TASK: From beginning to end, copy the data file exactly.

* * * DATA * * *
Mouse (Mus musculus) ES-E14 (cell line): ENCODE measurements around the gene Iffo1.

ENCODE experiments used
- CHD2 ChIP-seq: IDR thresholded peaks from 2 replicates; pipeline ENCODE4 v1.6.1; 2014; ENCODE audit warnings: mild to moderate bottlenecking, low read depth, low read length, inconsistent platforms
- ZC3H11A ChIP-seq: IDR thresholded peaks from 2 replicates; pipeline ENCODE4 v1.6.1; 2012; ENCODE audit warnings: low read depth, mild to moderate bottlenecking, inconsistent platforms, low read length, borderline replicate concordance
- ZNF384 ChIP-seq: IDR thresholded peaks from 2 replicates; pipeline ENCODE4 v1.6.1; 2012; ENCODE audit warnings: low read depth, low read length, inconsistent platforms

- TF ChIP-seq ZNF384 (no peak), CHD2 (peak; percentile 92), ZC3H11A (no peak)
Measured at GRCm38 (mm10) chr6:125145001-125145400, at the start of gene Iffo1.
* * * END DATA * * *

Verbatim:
Mouse (Mus musculus) ES-E14 (cell line): ENCODE measurements around the gene Iffo1.

ENCODE experiments used
- CHD2 ChIP-seq: IDR thresholded peaks from 2 replicates; pipeline ENCODE4 v1.6.1; 2014; ENCODE audit warnings: mild to moderate bottlenecking, low read depth, low read length, inconsistent platforms
- ZC3H11A ChIP-seq: IDR thresholded peaks from 2 replicates; pipeline ENCODE4 v1.6.1; 2012; ENCODE audit warnings: low read depth, mild to moderate bottlenecking, inconsistent platforms, low read length, borderline replicate concordance
- ZNF384 ChIP-seq: IDR thresholded peaks from 2 replicates; pipeline ENCODE4 v1.6.1; 2012; ENCODE audit warnings: low read depth, low read length, inconsistent platforms

- TF ChIP-seq ZNF384 (no peak), CHD2 (peak; percentile 92), ZC3H11A (no peak)
Measured at GRCm38 (mm10) chr6:125145001-125145400, at the start of gene Iffo1.